who have been the means of tempting der was circulated so currently, that others to sin, are the first to accuse and James being willing to get rid of his for- betray them. Those whom the apostle mer favourite, ordered his arrest and trial describes as “foolish, disobedient, dein 1615. The proceedings on this occa- ceived, serving divers lusts and pleasion are characteristic of this monarch: a sures, are also said to be “hateful, contemporary says; “The king was accom- and hating one another,” Tit. iii. 3. panied with Somerset to Royston, where no There is no real confidence among the sooner he brought him but instantly took ungodly. But sir Thomas Monson, the his leave, little imagining what viper lay king's falconer, though brought to trial, among the herbs. Nor must I forget to was, for some secret cause liberated, the let you know how perfect the king was in proceedings against him being suddenly the art of dissimulation, or, to give it stopped by the king's orders to the chief his own phrase, king-craft. The earl of justice. The countess pleaded guilty. Somerset never parted from him with Somerset was condemned by the unanimore seeming affection than at this time mous vote of the peers, but to the genewhen he knew Somerset should never see ral astonishment, the king, notwithstandhim more.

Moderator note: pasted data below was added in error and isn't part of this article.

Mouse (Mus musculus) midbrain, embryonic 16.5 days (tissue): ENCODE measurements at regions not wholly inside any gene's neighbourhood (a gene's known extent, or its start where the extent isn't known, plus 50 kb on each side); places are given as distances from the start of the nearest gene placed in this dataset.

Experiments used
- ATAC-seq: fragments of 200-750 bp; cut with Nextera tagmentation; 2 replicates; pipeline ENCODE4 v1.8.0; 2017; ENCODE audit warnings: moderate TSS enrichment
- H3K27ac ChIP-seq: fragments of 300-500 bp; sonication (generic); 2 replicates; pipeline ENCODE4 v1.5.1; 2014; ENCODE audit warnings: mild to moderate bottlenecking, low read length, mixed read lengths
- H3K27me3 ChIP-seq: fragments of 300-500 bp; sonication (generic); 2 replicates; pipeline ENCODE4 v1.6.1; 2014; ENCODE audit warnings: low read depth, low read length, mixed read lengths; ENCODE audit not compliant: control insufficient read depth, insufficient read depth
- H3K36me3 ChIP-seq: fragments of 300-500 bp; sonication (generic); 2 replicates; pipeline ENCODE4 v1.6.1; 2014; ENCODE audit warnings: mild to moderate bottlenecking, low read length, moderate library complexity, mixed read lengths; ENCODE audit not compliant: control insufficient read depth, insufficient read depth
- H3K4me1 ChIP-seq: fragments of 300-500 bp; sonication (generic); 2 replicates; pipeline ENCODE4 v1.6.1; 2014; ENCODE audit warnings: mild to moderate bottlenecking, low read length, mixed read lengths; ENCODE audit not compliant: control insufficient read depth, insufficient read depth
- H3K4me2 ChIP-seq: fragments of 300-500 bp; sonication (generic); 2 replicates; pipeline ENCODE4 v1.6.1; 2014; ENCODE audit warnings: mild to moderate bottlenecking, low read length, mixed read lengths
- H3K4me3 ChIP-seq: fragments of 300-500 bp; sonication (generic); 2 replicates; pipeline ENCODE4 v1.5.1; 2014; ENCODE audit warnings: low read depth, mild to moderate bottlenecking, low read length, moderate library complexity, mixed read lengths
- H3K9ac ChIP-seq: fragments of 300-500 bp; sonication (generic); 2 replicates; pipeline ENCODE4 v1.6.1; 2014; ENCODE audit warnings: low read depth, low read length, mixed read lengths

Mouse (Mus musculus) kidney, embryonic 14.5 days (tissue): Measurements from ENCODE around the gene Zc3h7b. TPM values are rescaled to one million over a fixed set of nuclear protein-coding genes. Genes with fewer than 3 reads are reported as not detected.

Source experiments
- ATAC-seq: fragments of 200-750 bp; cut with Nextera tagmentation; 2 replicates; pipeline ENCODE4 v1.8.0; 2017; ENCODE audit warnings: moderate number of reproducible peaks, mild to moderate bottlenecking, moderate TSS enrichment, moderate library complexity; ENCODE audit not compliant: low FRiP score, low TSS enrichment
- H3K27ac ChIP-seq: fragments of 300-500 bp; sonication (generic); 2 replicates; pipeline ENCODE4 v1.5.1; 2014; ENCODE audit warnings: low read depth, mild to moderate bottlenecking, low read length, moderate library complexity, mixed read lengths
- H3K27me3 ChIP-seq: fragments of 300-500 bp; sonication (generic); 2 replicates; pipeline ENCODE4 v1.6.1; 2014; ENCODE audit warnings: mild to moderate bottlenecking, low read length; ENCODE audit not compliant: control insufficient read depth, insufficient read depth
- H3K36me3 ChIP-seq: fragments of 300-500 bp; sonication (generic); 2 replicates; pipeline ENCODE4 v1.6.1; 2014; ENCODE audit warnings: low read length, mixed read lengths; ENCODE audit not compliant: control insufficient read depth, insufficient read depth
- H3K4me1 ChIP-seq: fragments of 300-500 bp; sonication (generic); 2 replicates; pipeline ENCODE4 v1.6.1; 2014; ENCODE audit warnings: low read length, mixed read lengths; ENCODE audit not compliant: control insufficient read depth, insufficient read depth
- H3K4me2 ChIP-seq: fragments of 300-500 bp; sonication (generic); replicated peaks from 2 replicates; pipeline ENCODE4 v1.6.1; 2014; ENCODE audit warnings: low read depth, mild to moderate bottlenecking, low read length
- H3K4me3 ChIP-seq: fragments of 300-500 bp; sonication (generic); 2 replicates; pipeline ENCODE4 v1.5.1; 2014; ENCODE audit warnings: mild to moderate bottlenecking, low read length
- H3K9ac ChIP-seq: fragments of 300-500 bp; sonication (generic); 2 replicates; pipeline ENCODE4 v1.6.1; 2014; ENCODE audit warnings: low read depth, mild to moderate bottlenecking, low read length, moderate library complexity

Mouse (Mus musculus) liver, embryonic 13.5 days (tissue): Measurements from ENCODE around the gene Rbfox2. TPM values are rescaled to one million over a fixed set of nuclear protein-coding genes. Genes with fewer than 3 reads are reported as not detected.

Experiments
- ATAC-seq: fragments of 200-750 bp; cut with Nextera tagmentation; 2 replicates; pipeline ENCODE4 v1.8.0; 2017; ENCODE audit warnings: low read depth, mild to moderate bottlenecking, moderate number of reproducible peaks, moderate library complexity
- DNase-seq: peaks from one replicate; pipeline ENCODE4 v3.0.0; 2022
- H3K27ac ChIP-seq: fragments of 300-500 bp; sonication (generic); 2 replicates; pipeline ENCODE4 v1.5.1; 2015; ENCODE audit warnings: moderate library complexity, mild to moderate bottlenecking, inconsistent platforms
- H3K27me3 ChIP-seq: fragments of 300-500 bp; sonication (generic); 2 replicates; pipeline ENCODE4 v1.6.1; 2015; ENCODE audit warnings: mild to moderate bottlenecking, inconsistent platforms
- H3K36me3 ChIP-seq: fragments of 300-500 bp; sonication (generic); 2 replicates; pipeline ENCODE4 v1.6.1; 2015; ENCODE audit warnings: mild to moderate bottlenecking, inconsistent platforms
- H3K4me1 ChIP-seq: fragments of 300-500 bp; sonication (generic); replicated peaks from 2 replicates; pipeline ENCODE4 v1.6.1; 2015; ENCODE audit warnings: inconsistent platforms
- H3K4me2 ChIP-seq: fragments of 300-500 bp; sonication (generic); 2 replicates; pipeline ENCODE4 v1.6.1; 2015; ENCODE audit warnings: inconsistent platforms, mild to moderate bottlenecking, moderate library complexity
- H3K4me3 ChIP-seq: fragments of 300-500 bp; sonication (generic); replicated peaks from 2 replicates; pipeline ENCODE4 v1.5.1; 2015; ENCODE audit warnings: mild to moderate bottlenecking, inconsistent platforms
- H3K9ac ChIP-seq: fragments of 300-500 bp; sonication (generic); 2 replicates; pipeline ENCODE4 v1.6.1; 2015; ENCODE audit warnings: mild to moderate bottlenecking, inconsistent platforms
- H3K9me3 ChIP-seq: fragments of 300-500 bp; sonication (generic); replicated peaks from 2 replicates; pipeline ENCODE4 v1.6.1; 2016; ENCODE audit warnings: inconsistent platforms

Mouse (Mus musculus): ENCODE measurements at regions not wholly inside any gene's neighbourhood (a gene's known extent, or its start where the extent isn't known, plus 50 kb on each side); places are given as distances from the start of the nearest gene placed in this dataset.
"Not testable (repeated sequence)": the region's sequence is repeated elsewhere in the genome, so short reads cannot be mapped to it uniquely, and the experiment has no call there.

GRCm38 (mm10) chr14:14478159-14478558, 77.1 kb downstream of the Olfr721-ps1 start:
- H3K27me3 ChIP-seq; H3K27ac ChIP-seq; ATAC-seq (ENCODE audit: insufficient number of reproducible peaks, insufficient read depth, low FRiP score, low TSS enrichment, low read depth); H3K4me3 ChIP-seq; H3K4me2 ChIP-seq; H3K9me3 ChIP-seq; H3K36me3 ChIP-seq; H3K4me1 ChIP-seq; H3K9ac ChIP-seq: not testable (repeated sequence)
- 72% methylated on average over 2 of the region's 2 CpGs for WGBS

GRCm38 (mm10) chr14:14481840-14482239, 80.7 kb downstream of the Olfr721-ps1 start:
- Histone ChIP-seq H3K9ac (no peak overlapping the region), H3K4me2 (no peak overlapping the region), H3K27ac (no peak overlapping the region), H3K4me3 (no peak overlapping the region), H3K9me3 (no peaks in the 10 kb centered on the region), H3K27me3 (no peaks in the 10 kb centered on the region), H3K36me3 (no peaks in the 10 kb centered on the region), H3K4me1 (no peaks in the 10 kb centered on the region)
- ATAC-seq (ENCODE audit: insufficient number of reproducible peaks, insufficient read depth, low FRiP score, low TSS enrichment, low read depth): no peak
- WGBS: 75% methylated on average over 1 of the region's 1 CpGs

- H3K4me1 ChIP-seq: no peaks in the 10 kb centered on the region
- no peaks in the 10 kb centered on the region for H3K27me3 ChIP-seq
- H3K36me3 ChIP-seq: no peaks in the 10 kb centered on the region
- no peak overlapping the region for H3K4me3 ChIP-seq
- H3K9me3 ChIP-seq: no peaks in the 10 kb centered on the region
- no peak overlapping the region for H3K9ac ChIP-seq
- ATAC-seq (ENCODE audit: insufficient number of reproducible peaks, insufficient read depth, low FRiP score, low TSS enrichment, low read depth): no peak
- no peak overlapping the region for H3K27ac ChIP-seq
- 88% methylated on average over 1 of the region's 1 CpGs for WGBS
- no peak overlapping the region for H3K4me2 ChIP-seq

The earl, when he kissed his ing his solemn protestations, spared their hand, the king, hung about his neck, lives, and afterwards pardoned them. They slobbering his cheeks, saying (with his were liberated from the Tower in 1621, but accustomed profane expressions) When were required to live in a state of banishshall I see thee again ?? The earl told him, ment at one of their country seats, on a On Monday,' this being on the Friday. yearly allowance of 40001., while Bucking